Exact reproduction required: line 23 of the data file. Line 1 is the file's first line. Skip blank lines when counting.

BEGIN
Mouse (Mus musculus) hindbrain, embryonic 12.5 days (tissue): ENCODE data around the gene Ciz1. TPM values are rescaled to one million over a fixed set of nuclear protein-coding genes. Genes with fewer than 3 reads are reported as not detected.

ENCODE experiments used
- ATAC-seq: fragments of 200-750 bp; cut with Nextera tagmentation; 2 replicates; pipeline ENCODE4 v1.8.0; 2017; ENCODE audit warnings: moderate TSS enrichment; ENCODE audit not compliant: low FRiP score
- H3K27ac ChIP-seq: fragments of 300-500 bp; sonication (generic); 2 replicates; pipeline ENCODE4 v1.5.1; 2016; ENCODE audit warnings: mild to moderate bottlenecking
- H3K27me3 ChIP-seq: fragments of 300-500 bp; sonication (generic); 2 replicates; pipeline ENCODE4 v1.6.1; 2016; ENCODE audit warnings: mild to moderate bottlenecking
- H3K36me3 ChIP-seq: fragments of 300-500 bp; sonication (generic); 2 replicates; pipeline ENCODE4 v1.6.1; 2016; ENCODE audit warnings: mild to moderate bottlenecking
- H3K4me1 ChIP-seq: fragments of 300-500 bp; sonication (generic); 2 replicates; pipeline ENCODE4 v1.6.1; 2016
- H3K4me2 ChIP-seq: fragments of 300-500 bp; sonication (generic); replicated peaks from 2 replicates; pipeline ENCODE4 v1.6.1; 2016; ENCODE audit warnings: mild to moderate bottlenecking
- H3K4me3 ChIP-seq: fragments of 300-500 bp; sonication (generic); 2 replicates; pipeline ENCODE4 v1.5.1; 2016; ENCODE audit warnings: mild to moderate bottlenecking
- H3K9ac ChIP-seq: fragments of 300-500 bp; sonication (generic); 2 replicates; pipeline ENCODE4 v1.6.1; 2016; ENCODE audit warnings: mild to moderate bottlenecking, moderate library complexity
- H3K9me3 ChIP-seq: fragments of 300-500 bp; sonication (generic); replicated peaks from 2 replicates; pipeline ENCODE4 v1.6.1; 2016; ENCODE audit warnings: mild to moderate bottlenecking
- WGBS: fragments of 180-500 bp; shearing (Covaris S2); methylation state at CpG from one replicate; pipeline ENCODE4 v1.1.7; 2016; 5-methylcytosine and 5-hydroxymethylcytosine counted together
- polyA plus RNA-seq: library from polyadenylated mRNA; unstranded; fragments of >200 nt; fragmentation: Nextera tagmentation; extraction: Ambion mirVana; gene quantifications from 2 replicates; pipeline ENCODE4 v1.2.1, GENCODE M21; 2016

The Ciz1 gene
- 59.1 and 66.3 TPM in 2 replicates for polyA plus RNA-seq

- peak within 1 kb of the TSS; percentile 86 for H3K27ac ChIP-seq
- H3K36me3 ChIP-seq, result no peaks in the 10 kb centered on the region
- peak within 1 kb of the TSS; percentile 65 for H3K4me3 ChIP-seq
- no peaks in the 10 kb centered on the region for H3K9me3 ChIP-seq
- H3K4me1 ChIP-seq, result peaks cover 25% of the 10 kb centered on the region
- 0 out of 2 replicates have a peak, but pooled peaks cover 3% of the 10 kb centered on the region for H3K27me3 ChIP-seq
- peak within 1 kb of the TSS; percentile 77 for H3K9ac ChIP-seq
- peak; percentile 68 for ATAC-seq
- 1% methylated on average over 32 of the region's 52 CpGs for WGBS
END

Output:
- peak; percentile 68 for ATAC-seq